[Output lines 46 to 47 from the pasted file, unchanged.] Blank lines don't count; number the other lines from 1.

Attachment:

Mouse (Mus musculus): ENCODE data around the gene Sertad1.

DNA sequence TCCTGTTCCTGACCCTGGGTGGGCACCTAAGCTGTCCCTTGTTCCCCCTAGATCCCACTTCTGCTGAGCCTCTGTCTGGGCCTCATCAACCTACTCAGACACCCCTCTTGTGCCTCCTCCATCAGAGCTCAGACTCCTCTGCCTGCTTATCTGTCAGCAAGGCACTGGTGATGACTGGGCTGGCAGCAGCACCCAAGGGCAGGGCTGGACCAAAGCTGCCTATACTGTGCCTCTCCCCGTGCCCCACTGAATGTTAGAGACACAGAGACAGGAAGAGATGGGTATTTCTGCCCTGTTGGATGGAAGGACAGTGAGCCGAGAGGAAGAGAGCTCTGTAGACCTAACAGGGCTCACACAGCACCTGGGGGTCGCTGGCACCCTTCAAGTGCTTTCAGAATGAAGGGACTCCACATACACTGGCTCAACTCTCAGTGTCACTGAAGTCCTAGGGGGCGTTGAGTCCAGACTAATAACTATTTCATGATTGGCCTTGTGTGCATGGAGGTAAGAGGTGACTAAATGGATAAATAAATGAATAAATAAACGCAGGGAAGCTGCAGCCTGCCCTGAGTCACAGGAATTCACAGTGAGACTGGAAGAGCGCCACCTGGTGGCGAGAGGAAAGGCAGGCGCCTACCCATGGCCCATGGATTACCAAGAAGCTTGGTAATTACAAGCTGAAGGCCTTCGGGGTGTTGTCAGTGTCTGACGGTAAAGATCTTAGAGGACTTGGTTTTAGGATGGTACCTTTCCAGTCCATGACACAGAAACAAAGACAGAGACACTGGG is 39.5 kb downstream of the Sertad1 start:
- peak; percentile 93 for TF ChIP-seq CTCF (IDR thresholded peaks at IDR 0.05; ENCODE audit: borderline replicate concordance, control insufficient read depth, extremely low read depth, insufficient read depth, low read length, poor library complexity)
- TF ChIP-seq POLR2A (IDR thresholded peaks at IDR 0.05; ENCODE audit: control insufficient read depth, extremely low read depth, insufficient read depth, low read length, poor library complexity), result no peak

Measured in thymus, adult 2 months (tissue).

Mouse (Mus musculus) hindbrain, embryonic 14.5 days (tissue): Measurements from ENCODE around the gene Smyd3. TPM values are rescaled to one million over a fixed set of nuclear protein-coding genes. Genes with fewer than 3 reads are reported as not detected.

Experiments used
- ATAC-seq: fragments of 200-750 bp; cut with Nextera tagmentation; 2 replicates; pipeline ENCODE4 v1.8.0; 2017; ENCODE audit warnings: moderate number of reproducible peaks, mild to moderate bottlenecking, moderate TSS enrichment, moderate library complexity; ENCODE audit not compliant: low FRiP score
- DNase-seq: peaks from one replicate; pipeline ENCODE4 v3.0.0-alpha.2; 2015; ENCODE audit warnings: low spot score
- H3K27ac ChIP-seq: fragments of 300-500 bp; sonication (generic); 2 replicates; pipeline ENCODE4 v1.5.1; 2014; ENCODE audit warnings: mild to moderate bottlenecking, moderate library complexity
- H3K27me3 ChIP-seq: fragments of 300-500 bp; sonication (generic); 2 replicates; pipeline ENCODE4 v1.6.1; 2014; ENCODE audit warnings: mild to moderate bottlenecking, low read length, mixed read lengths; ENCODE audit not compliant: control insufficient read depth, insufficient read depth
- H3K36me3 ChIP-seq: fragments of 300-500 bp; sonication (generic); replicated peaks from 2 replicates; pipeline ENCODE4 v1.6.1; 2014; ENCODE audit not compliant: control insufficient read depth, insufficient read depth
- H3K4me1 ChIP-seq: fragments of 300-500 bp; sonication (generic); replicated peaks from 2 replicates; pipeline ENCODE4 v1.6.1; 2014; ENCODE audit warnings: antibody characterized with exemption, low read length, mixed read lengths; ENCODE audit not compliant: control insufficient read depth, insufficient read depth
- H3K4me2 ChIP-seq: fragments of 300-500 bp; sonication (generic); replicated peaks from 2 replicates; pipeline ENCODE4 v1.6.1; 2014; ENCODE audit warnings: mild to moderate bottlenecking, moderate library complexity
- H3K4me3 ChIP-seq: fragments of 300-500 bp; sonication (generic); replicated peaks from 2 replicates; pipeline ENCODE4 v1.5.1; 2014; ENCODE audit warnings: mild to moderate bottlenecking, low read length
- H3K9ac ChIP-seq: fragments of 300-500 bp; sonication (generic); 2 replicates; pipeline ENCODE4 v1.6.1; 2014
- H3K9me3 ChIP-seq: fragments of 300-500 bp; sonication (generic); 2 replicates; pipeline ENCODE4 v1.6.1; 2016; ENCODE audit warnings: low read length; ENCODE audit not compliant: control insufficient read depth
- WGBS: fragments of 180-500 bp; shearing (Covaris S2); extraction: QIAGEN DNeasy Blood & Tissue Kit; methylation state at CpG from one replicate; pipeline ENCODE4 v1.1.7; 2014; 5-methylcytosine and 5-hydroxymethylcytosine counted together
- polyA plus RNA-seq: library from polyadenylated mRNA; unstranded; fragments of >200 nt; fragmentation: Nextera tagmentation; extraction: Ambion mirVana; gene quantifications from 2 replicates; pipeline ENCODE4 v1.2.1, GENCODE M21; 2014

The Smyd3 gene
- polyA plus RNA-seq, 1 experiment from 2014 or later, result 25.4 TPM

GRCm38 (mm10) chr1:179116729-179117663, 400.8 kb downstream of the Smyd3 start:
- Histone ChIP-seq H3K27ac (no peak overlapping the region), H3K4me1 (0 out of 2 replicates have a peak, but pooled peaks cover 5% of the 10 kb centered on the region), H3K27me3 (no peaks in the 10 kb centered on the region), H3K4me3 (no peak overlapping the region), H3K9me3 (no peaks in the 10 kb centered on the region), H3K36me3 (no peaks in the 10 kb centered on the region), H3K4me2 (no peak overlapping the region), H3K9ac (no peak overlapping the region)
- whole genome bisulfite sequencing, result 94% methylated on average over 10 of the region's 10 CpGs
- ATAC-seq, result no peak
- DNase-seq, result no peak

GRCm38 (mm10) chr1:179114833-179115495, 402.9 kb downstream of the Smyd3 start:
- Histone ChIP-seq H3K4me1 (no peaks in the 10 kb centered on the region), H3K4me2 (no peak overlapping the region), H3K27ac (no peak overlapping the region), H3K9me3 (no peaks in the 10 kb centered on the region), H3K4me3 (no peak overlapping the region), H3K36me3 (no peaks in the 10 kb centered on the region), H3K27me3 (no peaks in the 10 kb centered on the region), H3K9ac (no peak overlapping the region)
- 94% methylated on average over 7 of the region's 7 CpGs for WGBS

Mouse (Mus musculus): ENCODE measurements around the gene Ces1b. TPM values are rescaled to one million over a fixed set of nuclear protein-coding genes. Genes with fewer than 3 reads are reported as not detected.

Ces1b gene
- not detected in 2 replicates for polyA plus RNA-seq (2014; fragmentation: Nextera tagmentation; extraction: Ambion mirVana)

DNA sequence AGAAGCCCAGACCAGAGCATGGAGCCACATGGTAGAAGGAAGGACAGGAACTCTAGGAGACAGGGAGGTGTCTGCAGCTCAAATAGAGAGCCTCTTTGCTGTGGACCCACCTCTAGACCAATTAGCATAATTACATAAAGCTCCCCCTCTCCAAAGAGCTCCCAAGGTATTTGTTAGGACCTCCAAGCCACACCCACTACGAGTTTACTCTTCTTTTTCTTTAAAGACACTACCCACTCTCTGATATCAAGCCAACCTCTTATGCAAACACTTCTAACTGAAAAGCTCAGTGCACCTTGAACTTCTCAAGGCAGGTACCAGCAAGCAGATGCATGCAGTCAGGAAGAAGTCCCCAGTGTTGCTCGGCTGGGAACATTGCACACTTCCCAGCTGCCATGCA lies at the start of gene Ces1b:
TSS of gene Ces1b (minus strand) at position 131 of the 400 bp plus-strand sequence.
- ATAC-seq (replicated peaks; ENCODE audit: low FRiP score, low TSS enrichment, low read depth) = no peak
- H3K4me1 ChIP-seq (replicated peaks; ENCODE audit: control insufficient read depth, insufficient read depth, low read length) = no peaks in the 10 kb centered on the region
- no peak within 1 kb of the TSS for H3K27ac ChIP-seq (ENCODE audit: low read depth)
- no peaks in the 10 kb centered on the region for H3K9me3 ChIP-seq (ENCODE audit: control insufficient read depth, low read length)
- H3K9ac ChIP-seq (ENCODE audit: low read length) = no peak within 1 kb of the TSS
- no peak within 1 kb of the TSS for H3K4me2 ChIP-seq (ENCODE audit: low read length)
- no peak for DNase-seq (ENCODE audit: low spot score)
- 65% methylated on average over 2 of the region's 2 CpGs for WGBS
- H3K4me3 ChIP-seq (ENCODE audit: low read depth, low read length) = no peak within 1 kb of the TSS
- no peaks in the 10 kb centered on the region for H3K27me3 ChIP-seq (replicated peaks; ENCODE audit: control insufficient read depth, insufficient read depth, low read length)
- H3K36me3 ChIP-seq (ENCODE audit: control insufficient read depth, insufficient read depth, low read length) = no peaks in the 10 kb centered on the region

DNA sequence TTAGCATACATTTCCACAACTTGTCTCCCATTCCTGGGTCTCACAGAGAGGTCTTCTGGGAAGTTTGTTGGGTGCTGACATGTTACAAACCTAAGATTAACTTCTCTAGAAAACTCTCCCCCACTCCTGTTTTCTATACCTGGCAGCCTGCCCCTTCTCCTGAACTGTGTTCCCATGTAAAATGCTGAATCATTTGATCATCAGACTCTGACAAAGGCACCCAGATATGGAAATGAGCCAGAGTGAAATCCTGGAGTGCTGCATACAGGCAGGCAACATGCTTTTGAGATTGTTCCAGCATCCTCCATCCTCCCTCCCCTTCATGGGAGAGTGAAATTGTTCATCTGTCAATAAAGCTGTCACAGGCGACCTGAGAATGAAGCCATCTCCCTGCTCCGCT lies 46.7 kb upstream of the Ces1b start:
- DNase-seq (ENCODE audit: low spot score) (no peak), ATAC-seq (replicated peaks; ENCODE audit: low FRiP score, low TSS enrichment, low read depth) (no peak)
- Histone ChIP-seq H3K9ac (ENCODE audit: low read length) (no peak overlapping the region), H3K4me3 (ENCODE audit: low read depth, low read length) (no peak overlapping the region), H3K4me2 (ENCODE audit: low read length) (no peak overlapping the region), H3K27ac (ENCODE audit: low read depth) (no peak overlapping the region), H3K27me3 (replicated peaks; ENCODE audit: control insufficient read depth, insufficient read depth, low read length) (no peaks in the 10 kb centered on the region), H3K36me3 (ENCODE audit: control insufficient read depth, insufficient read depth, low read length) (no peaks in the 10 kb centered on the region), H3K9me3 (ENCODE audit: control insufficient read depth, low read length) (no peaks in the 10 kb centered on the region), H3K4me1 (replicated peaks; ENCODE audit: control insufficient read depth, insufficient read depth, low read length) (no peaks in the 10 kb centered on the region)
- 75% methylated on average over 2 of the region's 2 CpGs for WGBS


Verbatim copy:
DNA sequence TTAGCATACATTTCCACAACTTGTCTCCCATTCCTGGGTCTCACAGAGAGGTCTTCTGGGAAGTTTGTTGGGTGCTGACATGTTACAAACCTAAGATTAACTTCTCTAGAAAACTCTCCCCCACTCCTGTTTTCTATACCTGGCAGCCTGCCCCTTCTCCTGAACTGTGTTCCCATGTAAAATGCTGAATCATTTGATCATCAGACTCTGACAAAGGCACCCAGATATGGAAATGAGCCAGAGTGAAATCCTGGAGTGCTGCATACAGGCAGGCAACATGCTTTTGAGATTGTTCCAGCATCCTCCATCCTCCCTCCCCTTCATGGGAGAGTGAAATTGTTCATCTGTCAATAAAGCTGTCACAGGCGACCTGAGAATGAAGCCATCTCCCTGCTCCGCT lies 46.7 kb upstream of the Ces1b start:
- DNase-seq (ENCODE audit: low spot score) (no peak), ATAC-seq (replicated peaks; ENCODE audit: low FRiP score, low TSS enrichment, low read depth) (no peak)